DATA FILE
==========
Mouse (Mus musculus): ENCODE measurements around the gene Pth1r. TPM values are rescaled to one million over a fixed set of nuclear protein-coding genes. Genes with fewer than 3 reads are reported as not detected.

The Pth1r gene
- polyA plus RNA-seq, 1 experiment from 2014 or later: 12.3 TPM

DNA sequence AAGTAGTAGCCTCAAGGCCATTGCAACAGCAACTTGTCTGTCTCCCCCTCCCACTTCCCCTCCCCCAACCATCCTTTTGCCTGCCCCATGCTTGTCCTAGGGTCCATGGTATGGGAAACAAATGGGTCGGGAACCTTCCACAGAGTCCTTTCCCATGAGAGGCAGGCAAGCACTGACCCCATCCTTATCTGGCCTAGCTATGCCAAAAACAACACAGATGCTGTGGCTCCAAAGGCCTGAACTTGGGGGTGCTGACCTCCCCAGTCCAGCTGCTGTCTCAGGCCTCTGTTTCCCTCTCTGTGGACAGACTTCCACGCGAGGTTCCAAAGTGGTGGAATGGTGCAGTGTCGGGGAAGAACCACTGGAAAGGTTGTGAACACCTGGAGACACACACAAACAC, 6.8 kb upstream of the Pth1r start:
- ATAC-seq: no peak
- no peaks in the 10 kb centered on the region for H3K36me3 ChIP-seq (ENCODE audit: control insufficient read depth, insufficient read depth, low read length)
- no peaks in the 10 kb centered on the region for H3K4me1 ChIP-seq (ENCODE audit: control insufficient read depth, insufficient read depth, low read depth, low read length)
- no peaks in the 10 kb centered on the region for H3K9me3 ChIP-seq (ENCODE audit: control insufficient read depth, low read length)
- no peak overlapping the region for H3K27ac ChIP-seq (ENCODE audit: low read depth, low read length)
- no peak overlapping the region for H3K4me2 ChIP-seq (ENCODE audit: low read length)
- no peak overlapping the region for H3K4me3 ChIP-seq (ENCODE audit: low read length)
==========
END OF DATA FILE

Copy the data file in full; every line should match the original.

Mouse (Mus musculus): ENCODE measurements around the gene Pth1r. TPM values are rescaled to one million over a fixed set of nuclear protein-coding genes. Genes with fewer than 3 reads are reported as not detected.

The Pth1r gene
- polyA plus RNA-seq, 1 experiment from 2014 or later: 12.3 TPM

DNA sequence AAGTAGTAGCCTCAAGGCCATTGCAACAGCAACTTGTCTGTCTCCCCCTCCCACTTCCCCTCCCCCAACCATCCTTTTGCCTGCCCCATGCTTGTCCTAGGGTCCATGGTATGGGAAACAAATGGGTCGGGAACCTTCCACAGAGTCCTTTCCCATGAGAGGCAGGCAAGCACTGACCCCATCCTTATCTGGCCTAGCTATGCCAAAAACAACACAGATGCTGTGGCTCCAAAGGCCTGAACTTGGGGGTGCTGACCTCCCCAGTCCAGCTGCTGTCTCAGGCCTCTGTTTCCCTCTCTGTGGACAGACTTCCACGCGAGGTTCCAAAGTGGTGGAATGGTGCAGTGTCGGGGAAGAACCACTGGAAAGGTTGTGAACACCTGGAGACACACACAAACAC, 6.8 kb upstream of the Pth1r start:
- ATAC-seq: no peak
- no peaks in the 10 kb centered on the region for H3K36me3 ChIP-seq (ENCODE audit: control insufficient read depth, insufficient read depth, low read length)
- no peaks in the 10 kb centered on the region for H3K4me1 ChIP-seq (ENCODE audit: control insufficient read depth, insufficient read depth, low read depth, low read length)
- no peaks in the 10 kb centered on the region for H3K9me3 ChIP-seq (ENCODE audit: control insufficient read depth, low read length)
- no peak overlapping the region for H3K27ac ChIP-seq (ENCODE audit: low read depth, low read length)
- no peak overlapping the region for H3K4me2 ChIP-seq (ENCODE audit: low read length)
- no peak overlapping the region for H3K4me3 ChIP-seq (ENCODE audit: low read length)